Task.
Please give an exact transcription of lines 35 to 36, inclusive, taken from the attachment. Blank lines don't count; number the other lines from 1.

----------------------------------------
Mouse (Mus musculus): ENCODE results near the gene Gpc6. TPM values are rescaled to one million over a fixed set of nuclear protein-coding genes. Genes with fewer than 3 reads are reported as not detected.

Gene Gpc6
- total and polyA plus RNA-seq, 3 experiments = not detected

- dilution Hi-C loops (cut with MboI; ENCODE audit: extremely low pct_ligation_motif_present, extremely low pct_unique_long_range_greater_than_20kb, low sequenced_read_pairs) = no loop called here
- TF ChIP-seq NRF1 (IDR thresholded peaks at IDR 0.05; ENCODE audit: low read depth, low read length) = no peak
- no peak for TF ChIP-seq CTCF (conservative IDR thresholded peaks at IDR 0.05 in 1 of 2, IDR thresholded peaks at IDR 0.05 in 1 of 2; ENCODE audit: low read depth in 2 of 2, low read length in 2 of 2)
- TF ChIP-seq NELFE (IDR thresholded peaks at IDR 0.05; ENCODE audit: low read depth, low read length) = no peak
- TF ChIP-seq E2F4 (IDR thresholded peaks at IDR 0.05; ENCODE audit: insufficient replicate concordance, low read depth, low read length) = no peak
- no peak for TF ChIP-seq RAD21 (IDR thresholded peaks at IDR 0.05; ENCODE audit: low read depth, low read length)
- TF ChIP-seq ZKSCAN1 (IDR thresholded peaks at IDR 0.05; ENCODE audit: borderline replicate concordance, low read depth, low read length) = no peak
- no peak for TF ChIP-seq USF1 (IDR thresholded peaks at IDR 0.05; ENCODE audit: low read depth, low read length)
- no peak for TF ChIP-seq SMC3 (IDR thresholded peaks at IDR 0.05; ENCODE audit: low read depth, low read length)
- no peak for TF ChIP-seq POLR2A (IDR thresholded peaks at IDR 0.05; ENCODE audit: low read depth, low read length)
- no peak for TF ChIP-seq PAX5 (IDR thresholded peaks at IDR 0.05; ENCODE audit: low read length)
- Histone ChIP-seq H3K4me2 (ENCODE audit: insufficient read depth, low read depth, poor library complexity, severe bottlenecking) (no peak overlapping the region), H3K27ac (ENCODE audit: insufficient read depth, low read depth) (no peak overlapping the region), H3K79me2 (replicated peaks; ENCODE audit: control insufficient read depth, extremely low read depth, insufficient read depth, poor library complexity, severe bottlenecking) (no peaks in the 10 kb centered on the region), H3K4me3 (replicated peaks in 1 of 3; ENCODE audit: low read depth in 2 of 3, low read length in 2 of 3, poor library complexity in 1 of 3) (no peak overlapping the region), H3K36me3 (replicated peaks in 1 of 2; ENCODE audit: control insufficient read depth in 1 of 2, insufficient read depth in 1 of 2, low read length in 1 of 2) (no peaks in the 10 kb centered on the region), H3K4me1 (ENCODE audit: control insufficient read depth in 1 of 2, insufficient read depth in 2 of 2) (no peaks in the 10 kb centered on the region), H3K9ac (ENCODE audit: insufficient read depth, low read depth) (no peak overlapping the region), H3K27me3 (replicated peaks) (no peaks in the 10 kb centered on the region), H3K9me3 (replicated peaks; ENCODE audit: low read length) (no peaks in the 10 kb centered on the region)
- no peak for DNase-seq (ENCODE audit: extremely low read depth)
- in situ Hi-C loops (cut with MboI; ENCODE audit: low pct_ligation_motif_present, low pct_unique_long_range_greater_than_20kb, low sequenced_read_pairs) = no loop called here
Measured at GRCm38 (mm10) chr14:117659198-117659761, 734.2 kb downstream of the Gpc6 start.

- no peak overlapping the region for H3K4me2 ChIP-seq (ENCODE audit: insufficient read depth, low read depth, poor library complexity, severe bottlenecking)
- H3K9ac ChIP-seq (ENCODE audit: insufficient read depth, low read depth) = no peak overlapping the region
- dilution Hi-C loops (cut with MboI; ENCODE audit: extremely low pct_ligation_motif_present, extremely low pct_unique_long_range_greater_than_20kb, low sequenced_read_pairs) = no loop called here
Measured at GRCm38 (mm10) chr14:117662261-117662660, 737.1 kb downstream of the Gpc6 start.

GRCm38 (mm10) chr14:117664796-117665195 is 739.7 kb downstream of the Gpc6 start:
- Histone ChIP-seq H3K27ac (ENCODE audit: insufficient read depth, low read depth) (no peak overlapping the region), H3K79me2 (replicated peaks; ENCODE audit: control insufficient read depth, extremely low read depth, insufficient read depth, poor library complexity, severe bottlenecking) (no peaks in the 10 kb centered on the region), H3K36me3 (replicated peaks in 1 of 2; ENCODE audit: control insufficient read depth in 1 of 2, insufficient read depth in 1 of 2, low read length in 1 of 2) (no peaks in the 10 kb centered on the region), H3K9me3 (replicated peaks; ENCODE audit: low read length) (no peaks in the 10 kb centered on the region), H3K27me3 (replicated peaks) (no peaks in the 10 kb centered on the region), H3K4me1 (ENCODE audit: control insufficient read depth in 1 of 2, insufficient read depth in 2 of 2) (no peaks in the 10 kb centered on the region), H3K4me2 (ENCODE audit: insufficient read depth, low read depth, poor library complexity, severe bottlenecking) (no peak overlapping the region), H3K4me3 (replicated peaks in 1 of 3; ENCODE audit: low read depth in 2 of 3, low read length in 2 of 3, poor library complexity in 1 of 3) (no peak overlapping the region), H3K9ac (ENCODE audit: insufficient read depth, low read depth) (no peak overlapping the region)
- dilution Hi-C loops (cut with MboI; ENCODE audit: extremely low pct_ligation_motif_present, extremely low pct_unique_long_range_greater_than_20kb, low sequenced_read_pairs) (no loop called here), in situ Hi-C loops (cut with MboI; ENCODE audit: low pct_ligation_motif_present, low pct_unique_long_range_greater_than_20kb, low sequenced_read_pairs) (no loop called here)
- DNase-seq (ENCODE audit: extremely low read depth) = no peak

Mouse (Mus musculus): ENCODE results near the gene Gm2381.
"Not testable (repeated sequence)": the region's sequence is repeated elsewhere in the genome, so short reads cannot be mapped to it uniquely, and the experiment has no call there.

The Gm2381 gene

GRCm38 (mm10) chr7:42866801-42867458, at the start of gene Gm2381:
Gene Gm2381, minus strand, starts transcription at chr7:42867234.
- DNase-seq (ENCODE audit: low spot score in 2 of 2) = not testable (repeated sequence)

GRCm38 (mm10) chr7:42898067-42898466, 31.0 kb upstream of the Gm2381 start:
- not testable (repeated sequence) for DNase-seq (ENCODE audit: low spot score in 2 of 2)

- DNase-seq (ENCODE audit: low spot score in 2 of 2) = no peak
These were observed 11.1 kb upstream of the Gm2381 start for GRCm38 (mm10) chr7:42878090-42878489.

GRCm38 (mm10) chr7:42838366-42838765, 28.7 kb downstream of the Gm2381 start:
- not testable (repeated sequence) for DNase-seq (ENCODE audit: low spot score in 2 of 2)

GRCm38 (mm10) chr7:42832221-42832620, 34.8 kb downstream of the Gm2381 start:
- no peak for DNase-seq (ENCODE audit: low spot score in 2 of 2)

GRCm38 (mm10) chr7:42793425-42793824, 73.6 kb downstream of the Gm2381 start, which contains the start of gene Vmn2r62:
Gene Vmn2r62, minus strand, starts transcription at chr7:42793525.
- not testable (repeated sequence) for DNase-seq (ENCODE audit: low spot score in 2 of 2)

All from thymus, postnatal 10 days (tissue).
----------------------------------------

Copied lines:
- DNase-seq (ENCODE audit: low spot score in 2 of 2) = no peak
These were observed 11.1 kb upstream of the Gm2381 start for GRCm38 (mm10) chr7:42878090-42878489.